The James Webb Space Telescope takes flight
After decades of development, the James Webb Space Telescope takes flight. Scientists have been thinking about this moment since the 1990s — a new set of eyes that will see father into our universe than ever before.
The James Webb Space Telescope launches this week, an event that has astronomers and scientists on edge. Hundreds of things could go wrong during deployment with this massive machine. And there’s no chance we can fix it if something happens.
In its complexity comes its power. We’ll talk with NPR science correspondent Nell Grenrenfield Boyce about the secrets it aims to unlock and the things it might see once fully deployed.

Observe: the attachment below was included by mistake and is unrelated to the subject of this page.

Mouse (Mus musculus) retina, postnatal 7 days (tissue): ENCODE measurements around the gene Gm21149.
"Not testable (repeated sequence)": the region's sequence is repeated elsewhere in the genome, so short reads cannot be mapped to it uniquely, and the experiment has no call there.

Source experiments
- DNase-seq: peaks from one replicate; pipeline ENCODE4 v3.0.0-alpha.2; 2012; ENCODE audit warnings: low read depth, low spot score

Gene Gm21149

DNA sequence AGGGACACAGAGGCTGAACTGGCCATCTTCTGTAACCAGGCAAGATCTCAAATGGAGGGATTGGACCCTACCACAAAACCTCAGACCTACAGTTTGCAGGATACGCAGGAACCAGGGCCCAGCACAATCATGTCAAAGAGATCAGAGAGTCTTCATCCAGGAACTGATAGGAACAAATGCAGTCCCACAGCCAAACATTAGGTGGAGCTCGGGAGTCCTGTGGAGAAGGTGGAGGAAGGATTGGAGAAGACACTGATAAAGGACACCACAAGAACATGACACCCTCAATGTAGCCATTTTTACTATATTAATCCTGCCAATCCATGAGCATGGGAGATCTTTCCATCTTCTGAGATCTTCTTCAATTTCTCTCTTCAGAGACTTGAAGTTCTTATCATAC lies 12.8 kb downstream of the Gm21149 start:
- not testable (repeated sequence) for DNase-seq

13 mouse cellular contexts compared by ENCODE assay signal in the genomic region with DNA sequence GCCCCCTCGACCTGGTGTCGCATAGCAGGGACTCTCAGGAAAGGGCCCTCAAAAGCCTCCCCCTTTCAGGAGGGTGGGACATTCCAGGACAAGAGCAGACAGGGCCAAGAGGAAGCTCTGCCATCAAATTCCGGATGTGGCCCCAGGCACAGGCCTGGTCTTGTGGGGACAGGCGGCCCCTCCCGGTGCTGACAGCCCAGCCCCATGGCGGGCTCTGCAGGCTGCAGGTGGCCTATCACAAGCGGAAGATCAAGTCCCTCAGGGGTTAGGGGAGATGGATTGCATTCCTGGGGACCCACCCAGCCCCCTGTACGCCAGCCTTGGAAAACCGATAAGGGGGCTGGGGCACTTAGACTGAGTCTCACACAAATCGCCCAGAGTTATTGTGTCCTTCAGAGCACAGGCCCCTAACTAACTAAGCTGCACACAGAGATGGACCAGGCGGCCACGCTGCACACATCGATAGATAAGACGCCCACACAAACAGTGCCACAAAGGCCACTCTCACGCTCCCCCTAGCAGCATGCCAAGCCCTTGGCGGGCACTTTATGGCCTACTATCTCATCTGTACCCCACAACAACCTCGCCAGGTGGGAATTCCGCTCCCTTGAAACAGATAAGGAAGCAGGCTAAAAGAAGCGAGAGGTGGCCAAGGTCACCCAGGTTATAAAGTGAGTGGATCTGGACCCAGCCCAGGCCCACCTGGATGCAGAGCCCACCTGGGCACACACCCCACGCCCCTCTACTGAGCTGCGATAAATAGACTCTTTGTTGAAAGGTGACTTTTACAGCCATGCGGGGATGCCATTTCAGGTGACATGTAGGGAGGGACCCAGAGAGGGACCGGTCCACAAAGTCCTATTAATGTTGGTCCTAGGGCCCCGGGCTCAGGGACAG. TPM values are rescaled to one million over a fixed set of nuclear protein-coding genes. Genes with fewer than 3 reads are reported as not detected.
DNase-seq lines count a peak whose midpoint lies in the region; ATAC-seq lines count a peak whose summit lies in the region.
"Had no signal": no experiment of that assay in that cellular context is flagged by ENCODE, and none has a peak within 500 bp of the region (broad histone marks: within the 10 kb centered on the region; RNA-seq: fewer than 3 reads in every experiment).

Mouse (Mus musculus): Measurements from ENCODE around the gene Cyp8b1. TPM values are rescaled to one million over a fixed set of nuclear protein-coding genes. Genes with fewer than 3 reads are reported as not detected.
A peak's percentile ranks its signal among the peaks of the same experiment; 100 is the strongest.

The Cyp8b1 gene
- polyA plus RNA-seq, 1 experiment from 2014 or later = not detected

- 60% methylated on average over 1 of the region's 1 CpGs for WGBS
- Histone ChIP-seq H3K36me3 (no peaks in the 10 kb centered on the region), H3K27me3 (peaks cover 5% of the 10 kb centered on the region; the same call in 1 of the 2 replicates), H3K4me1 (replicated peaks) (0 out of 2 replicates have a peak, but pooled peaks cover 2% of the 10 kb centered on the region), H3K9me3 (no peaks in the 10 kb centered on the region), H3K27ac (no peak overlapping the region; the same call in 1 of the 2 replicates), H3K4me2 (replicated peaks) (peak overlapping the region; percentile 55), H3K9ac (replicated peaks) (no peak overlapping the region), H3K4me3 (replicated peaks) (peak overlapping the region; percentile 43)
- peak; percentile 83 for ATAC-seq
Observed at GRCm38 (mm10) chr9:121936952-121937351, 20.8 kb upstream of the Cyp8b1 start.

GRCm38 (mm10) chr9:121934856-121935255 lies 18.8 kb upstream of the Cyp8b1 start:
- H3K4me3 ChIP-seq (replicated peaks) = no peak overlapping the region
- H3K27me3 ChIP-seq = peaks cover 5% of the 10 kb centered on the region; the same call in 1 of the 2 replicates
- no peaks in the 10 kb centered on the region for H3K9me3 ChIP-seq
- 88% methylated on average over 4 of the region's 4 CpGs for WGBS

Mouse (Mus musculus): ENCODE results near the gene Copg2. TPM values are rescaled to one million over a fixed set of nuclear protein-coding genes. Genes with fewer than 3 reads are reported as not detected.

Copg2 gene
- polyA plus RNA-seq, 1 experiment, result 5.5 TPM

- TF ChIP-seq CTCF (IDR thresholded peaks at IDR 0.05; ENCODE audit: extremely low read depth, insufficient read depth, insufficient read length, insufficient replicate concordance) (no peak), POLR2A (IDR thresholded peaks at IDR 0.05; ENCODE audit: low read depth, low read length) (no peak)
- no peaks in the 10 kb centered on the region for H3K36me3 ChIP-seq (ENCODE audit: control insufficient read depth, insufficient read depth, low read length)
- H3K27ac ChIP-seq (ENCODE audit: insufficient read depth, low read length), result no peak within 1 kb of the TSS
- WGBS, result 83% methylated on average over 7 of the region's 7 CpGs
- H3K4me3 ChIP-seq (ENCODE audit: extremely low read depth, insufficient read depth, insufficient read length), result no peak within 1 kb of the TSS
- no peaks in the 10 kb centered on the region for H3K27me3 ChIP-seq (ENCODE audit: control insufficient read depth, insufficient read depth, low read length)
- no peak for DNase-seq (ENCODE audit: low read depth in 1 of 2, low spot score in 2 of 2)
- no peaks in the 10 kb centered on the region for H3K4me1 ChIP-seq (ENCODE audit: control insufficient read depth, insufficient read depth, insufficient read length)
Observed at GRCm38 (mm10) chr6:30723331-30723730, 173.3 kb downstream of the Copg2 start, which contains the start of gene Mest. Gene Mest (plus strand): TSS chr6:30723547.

- This new space telescope should how us what the universe looked like as a baby (NPR, Nell Greenfieldboyce)
- We have one shot to see the universe like never before (The Atlantic, Marina Koren)
- Shadowed by controversy, NASA won’t rename its new space telescope (NPR, Nell Greenfieldboyce)
- Why astronomers are “crying and throwing up everywhere” over the upcoming telescope launch (Slate, Jaime Green)
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